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Fredrickson v. State

United States District Court, D. Minnesota

April 9, 2018

JASON DAVID FREDRICKSON, Plaintiff,
v.
STATE OF MINNESOTA; MINNESOTA DEPARTMENT OF CORRECTIONS MNDOC; MNDOC COMMISSIONER TOM ROY; MN CORRECTIONAL FACILITY MCF LINO LAKES; WARDEN VICKI JANSSEN, Defendants.

          Jason Fredrickson, pro se.

          Scott K. Springer, MOWER COUNTY ATTORNEY'S OFFICE, for defendants.

          ORDER

          Patrick J. Schiltz United States District Judge

         Plaintiff Jason Fredrickson was traveling in a vehicle with two of his friends when the vehicle left the road and crashed into a utility pole, killing both of Fredrickson's friends. A jury found that Fredrickson had been driving the vehicle while under the influence of alcohol and convicted him of four counts of vehicular homicide. The court then sentenced him to eight years in prison. After the Minnesota Court of Appeals rejected Fredrickson's appeal and the Minnesota Supreme Court denied review, Fredrickson brought this habeas petition pursuant to 28 U.S.C. § 2254.

         This matter is before the Court on Fredrickson's objection to the December 29, 2017 Report and Recommendation (“R&R”) of Magistrate Judge Tony N. Leung. Judge Leung recommends denying Fredrickson's habeas petition. The Court has conducted a de novo review. See 28 U.S.C. § 636(b)(1); Fed.R.Civ.P. 72(b)(3). Based on that review, the Court overrules Fredrickson's objection, adopts the R&R, and denies Fredrickson's § 2254 petition.

         Fredrickson argues that law-enforcement officers violated his Fourth Amendment rights by drawing a sample of his blood “while he was unconscious, without [his] permission, and without a warrant.” ECF No. 9-3 at 6. As Judge Leung explains, however, Fredrickson “had a full and fair opportunity to litigate his [Fourth Amendment] claim in the Minnesota state courts.” ECF No. 21 at 10. Fredrickson's Fourth Amendment claim is therefore barred by the Supreme Court's decision in Stone v. Powell, 428 U.S. 465, 494 (1976) (“In sum, we conclude that where the State has provided an opportunity for full and fair litigation of a Fourth Amendment claim, a state prisoner may not be granted federal habeas corpus relief on the ground that evidence obtained in an unconstitutional search or seizure was introduced at his trial.” (footnotes omitted)). Nowhere in his objection to the R&R does Fredrickson argue to the contrary; instead, he simply addresses the merits of his Fourth Amendment claim.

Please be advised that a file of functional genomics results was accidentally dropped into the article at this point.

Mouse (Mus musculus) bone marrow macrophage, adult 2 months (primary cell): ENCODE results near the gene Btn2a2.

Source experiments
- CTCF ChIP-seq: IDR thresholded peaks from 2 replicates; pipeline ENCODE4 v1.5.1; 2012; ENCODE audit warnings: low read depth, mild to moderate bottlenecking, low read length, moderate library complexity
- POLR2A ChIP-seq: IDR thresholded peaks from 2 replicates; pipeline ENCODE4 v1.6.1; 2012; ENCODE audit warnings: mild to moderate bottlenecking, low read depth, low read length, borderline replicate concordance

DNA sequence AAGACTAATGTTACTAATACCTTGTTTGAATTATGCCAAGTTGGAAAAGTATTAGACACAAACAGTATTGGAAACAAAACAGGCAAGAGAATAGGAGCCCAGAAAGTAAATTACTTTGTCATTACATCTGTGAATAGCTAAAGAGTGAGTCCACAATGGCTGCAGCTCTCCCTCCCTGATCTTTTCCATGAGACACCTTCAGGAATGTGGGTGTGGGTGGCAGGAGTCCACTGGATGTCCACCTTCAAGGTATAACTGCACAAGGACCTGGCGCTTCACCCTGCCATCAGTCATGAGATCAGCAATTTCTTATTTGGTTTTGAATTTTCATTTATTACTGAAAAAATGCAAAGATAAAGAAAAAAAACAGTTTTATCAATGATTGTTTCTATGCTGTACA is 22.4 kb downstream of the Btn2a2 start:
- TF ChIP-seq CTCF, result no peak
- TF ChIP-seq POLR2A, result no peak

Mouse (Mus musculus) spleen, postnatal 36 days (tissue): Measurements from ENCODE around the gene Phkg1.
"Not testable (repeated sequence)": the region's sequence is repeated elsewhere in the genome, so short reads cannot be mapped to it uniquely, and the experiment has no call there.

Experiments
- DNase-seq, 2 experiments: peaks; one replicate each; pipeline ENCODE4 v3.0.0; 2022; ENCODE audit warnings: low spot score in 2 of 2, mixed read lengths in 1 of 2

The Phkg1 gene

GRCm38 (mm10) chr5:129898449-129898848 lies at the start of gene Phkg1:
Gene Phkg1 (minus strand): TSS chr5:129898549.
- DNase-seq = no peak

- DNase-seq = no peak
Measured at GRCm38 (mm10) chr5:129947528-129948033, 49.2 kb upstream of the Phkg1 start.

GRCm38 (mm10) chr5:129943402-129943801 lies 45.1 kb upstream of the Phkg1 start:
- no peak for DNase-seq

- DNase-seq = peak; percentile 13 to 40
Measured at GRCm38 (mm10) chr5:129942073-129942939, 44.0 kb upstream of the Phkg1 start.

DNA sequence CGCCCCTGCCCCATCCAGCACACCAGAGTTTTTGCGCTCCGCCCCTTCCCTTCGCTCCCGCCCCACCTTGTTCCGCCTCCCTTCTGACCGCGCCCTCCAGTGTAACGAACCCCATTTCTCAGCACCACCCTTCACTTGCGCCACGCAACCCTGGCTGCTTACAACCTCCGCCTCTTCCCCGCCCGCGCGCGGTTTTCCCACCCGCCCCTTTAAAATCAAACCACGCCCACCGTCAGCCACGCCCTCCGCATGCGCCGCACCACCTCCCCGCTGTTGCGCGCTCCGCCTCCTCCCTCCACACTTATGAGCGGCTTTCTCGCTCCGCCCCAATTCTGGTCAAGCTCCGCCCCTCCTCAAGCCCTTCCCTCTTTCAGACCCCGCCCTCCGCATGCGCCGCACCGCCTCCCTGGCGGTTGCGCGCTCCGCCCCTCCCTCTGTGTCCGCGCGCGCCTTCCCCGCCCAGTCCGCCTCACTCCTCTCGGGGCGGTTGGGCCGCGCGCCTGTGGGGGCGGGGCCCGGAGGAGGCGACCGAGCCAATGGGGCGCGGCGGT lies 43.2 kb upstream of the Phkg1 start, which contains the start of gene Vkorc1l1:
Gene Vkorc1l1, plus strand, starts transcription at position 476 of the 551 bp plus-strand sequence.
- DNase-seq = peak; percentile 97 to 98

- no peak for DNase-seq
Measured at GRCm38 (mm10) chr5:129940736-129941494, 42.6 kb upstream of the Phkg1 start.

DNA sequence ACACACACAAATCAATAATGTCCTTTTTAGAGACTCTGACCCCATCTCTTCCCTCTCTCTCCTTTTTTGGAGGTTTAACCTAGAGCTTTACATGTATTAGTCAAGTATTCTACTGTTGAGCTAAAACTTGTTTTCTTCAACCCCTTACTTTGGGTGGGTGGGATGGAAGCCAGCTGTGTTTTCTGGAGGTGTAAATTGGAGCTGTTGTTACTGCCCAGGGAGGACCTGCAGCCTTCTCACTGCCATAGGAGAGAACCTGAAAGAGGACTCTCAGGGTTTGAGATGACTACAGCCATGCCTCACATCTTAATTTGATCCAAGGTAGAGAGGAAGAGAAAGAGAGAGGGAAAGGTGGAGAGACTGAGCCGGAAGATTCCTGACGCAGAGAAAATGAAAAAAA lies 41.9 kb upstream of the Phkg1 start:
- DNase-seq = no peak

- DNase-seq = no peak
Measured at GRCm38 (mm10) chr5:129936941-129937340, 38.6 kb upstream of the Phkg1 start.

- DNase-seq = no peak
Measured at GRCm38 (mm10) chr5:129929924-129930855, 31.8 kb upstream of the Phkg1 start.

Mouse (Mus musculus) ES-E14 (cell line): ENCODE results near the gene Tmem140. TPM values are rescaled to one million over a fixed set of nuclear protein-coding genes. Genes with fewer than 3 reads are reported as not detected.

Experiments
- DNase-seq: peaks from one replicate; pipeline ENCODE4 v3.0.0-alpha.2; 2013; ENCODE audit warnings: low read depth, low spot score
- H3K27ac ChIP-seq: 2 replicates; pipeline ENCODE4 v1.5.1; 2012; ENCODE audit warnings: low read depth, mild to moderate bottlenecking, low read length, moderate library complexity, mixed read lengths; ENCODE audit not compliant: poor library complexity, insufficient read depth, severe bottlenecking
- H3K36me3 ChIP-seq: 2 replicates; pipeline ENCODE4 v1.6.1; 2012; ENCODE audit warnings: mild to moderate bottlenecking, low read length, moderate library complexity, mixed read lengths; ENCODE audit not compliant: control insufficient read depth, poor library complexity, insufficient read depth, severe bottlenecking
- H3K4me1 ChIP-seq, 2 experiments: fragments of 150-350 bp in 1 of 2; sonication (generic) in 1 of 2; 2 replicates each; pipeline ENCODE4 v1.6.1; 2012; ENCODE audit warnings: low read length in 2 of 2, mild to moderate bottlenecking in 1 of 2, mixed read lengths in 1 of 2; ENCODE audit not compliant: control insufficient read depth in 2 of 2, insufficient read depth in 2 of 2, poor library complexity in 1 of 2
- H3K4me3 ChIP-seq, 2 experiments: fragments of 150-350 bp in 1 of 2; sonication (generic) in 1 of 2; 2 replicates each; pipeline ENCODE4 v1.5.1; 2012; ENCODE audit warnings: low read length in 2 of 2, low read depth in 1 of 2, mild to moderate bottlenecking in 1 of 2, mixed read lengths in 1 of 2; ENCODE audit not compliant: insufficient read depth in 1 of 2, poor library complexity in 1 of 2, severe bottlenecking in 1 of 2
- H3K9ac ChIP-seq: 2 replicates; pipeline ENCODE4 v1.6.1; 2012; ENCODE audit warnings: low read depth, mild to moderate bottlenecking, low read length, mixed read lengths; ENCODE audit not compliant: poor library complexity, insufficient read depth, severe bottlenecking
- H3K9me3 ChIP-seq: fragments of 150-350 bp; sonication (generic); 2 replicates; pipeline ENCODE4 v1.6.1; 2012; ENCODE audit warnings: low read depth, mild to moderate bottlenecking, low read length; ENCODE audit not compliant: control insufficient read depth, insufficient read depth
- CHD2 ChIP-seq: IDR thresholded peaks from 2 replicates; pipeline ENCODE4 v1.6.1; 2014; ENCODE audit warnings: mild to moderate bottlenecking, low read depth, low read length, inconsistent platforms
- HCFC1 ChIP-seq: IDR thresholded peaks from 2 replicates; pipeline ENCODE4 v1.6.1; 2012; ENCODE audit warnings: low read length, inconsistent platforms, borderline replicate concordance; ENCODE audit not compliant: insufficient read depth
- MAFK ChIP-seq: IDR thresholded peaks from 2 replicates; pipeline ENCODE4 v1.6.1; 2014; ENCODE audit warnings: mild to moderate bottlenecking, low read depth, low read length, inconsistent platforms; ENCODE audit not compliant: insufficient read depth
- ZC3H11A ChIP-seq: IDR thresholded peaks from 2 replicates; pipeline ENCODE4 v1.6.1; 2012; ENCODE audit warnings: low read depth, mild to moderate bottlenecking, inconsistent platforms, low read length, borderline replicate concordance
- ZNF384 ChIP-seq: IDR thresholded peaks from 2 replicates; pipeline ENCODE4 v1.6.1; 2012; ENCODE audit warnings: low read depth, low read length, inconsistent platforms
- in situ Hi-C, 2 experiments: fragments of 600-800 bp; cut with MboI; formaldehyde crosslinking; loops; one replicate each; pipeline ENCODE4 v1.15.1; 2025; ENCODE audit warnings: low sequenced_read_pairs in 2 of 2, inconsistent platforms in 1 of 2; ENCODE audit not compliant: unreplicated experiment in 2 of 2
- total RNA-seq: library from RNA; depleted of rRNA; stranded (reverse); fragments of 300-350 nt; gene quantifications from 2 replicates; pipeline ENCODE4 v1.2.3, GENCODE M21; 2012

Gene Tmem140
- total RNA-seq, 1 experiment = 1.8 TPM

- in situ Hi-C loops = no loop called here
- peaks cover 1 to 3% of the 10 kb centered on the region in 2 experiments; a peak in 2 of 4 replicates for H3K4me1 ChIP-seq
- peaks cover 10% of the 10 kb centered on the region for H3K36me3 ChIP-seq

Fredrickson also argues that the evidence was insufficient to prove that he was driving the vehicle when it crashed. ECF No. 9-3 at 6-8; see also ECF No. 22 at 1-3 (“The circumstantial evidence presented against petitioner . . . is insufficient to support a conviction . . . .”). Fredrickson points out (among other things) that the brain matter and other DNA of one of his companions were found on the steering wheel and driver's seat. Fredrickson argues that this proves that he was not driving the vehicle when it crashed.

         But the question here is not, as Fredrickson would have it, whether “[t]he circumstantial evidence presented against [Fredrickson] . . . lead[s] to a conclusion that is consistent only with guilt and inconsistent with innocence . . . .” ECF No. 22 at 2. Instead, the question is whether the evidence presented at trial was so weak that “‘no rational trier of fact could have found proof of guilt beyond a reasonable doubt.'” McDaniel v. Brown, 558 U.S. 120, 121 (2010) (per curiam) (quoting Jackson v. Virginia, 443 U.S. 307, 324 (1979)). In other words, if a rational jury could have either convicted or acquitted Fredrickson, then he is not entitled to habeas relief.

         The evidence against Fredrickson would have allowed a rational jury to find that he had been proven guilty beyond a reasonable doubt. As the Minnesota Court of Appeals explained:

Viewed in the light most favorable to the verdict, the evidence shows that: (1) the vehicle was registered to Fredrickson's wife; (2) Fredrickson stated that he was going to drive to town; (3) Fredricksonʹs shoe was found by the brake pedal encapsulated by the vehicle; (4) Fredricksonʹs injuries, including his fractured ankle and severe left-side injuries, were consistent with him being the driver; (5) two accident reconstructionists opined that Fredrickson was the driver; and (6) the driver-side airbag may have caused the pattern on Fredricksonʹs shirt.

State v. Fredrickson, No. A14-0689, 2015 WL 1959695, at *6 (Minn.Ct.App. May 4, 2015).

         In addition, when Fredrickson was served with a civil complaint, Fredrickson told the process server that he had been driving the vehicle when it crashed, “then paused and said, ‘well, we really don't know who was driving.'” Id. at *2.

         ORDER

         Based on the foregoing, and on all of the files, records, and proceedings herein, the Court OVERRULES plaintiff's objection [ECF No. 22] and ADOPTS the ...


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